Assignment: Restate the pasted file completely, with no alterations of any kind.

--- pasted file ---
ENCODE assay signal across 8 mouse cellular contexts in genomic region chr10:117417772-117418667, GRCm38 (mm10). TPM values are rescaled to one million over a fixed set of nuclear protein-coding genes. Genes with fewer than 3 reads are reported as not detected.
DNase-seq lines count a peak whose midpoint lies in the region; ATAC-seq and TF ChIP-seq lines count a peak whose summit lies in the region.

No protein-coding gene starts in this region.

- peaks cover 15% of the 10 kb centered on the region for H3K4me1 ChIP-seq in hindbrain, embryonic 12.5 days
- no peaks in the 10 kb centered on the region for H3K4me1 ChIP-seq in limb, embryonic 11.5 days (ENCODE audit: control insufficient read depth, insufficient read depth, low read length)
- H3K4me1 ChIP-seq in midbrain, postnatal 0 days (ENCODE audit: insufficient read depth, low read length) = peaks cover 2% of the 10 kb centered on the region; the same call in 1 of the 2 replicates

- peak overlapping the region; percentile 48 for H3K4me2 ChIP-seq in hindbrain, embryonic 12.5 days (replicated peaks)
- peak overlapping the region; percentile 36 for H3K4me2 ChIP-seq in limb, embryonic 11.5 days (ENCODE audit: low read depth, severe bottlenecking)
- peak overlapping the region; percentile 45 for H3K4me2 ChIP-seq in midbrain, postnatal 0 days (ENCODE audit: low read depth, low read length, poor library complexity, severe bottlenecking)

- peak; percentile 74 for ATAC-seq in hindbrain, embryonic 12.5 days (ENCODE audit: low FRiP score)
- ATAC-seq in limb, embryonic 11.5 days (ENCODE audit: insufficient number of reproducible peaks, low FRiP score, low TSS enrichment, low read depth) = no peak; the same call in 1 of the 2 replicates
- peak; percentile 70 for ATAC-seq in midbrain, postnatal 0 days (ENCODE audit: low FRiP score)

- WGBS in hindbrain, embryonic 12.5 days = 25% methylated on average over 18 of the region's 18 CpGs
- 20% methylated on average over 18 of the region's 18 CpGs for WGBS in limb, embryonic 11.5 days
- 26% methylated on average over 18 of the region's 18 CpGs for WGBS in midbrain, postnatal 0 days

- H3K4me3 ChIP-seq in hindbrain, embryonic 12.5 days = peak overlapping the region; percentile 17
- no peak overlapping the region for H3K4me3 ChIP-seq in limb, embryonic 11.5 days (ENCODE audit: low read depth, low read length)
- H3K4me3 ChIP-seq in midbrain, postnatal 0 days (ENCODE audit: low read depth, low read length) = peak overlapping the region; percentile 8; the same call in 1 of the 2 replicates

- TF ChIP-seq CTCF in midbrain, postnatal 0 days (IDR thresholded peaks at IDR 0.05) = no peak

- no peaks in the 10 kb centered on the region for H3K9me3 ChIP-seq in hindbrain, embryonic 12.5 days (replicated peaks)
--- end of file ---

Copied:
ENCODE assay signal across 8 mouse cellular contexts in genomic region chr10:117417772-117418667, GRCm38 (mm10). TPM values are rescaled to one million over a fixed set of nuclear protein-coding genes. Genes with fewer than 3 reads are reported as not detected.
DNase-seq lines count a peak whose midpoint lies in the region; ATAC-seq and TF ChIP-seq lines count a peak whose summit lies in the region.

No protein-coding gene starts in this region.

- peaks cover 15% of the 10 kb centered on the region for H3K4me1 ChIP-seq in hindbrain, embryonic 12.5 days
- no peaks in the 10 kb centered on the region for H3K4me1 ChIP-seq in limb, embryonic 11.5 days (ENCODE audit: control insufficient read depth, insufficient read depth, low read length)
- H3K4me1 ChIP-seq in midbrain, postnatal 0 days (ENCODE audit: insufficient read depth, low read length) = peaks cover 2% of the 10 kb centered on the region; the same call in 1 of the 2 replicates

- peak overlapping the region; percentile 48 for H3K4me2 ChIP-seq in hindbrain, embryonic 12.5 days (replicated peaks)
- peak overlapping the region; percentile 36 for H3K4me2 ChIP-seq in limb, embryonic 11.5 days (ENCODE audit: low read depth, severe bottlenecking)
- peak overlapping the region; percentile 45 for H3K4me2 ChIP-seq in midbrain, postnatal 0 days (ENCODE audit: low read depth, low read length, poor library complexity, severe bottlenecking)

- peak; percentile 74 for ATAC-seq in hindbrain, embryonic 12.5 days (ENCODE audit: low FRiP score)
- ATAC-seq in limb, embryonic 11.5 days (ENCODE audit: insufficient number of reproducible peaks, low FRiP score, low TSS enrichment, low read depth) = no peak; the same call in 1 of the 2 replicates
- peak; percentile 70 for ATAC-seq in midbrain, postnatal 0 days (ENCODE audit: low FRiP score)

- WGBS in hindbrain, embryonic 12.5 days = 25% methylated on average over 18 of the region's 18 CpGs
- 20% methylated on average over 18 of the region's 18 CpGs for WGBS in limb, embryonic 11.5 days
- 26% methylated on average over 18 of the region's 18 CpGs for WGBS in midbrain, postnatal 0 days

- H3K4me3 ChIP-seq in hindbrain, embryonic 12.5 days = peak overlapping the region; percentile 17
- no peak overlapping the region for H3K4me3 ChIP-seq in limb, embryonic 11.5 days (ENCODE audit: low read depth, low read length)
- H3K4me3 ChIP-seq in midbrain, postnatal 0 days (ENCODE audit: low read depth, low read length) = peak overlapping the region; percentile 8; the same call in 1 of the 2 replicates

- TF ChIP-seq CTCF in midbrain, postnatal 0 days (IDR thresholded peaks at IDR 0.05) = no peak

- no peaks in the 10 kb centered on the region for H3K9me3 ChIP-seq in hindbrain, embryonic 12.5 days (replicated peaks)